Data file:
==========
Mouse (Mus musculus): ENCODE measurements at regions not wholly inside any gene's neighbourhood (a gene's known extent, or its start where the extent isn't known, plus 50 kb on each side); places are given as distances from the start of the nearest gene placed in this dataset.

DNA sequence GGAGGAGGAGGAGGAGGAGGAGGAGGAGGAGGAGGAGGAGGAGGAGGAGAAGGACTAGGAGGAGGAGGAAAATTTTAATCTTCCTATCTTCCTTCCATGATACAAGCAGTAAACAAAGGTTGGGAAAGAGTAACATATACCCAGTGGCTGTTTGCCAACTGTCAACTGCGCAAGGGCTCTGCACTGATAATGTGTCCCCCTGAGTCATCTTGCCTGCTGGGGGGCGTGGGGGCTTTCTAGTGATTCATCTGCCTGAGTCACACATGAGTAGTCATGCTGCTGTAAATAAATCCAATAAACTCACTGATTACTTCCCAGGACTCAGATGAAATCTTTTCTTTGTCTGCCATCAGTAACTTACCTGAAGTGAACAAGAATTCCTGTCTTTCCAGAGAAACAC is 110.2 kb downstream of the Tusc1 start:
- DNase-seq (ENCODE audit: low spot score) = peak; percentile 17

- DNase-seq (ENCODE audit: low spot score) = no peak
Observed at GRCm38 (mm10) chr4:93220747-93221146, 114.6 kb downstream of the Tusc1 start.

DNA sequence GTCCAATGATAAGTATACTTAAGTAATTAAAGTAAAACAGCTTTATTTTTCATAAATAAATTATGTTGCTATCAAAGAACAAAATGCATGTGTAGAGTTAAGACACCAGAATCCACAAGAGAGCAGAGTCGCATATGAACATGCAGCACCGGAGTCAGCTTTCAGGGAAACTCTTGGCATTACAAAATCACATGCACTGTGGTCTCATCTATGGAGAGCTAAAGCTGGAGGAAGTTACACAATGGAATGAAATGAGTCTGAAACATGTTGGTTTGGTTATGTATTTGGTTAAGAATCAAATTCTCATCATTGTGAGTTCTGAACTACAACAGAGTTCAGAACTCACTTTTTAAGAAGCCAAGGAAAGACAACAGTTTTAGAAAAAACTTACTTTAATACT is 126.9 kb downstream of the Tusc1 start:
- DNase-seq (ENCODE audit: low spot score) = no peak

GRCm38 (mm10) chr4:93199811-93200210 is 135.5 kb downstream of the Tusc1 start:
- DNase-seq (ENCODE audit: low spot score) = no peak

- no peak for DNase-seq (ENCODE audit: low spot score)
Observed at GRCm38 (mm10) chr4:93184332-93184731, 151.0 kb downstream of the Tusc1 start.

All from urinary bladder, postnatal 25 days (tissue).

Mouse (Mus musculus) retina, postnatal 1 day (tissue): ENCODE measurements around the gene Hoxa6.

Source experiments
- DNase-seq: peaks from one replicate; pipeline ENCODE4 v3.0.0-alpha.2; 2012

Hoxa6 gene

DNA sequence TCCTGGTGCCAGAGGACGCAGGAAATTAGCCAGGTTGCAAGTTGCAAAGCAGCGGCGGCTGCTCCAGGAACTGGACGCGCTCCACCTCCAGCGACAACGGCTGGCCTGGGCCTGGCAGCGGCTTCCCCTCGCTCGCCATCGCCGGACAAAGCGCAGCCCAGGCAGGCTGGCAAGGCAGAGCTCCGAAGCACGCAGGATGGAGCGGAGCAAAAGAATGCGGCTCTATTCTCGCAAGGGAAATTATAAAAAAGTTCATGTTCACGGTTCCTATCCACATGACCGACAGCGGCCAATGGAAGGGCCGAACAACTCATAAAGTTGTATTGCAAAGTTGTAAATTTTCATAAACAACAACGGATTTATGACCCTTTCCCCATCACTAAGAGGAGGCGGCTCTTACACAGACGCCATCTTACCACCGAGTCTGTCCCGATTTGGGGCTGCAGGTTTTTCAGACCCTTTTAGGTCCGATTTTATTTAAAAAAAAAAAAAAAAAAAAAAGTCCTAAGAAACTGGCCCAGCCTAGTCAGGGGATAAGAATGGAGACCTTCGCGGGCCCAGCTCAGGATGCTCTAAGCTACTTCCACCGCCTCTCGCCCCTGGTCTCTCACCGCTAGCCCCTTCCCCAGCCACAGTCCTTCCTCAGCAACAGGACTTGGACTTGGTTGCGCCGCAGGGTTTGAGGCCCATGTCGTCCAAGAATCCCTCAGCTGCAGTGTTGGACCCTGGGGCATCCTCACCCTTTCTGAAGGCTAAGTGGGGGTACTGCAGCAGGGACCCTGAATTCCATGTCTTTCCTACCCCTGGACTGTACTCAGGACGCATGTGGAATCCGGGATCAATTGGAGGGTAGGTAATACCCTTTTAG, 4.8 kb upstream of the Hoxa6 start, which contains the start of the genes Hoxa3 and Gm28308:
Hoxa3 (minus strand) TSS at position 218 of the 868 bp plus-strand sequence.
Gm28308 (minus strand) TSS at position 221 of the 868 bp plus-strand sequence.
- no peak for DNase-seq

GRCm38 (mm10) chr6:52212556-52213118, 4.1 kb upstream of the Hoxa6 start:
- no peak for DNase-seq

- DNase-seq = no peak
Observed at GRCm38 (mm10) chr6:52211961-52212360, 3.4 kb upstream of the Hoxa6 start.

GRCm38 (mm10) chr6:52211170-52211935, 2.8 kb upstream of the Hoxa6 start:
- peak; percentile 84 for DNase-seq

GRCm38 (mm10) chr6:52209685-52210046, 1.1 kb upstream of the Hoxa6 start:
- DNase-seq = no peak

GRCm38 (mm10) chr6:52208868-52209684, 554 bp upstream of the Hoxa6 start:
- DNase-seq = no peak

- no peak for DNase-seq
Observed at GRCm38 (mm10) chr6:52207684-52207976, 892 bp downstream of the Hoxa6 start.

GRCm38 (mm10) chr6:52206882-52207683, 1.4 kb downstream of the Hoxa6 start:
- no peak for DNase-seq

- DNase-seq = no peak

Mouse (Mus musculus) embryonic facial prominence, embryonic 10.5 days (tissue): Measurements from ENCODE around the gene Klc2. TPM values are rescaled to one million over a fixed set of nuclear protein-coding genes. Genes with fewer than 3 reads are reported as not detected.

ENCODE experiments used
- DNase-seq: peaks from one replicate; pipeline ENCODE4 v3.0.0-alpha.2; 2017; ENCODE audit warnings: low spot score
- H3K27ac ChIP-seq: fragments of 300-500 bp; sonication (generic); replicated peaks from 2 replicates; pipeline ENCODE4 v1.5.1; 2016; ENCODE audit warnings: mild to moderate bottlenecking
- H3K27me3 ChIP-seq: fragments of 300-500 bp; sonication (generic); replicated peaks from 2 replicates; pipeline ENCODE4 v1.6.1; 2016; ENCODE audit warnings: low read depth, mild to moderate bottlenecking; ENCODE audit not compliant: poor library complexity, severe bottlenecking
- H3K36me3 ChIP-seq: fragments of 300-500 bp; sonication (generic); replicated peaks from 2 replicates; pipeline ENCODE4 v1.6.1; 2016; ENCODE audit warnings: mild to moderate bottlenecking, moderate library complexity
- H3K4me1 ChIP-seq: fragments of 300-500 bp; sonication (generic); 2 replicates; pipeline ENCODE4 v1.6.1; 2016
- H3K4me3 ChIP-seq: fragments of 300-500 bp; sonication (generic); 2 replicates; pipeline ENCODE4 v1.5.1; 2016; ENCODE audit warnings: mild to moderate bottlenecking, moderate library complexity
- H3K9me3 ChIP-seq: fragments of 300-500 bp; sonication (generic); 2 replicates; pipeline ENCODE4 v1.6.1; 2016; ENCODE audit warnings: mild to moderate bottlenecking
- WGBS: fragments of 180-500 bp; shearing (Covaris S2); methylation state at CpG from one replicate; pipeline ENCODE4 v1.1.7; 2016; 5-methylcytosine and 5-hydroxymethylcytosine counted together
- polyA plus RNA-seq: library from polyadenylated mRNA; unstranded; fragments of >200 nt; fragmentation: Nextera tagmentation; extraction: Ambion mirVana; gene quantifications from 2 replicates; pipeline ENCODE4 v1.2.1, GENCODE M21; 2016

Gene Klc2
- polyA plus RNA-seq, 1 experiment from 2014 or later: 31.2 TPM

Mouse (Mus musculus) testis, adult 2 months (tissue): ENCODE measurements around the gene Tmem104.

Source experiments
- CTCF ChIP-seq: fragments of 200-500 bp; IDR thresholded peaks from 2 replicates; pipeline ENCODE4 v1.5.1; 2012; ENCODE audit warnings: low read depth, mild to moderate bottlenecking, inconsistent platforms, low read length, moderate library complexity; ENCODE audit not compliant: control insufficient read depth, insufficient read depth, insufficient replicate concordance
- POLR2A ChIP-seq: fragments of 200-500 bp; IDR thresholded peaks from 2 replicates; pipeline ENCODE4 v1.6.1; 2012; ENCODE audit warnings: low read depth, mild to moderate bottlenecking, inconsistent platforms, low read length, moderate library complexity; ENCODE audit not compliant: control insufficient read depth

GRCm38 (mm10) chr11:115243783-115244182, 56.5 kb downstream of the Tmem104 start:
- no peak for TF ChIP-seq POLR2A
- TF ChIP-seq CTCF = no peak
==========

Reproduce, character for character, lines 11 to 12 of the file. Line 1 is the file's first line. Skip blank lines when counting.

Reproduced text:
Observed at GRCm38 (mm10) chr4:93184332-93184731, 151.0 kb downstream of the Tusc1 start.

All from urinary bladder, postnatal 25 days (tissue).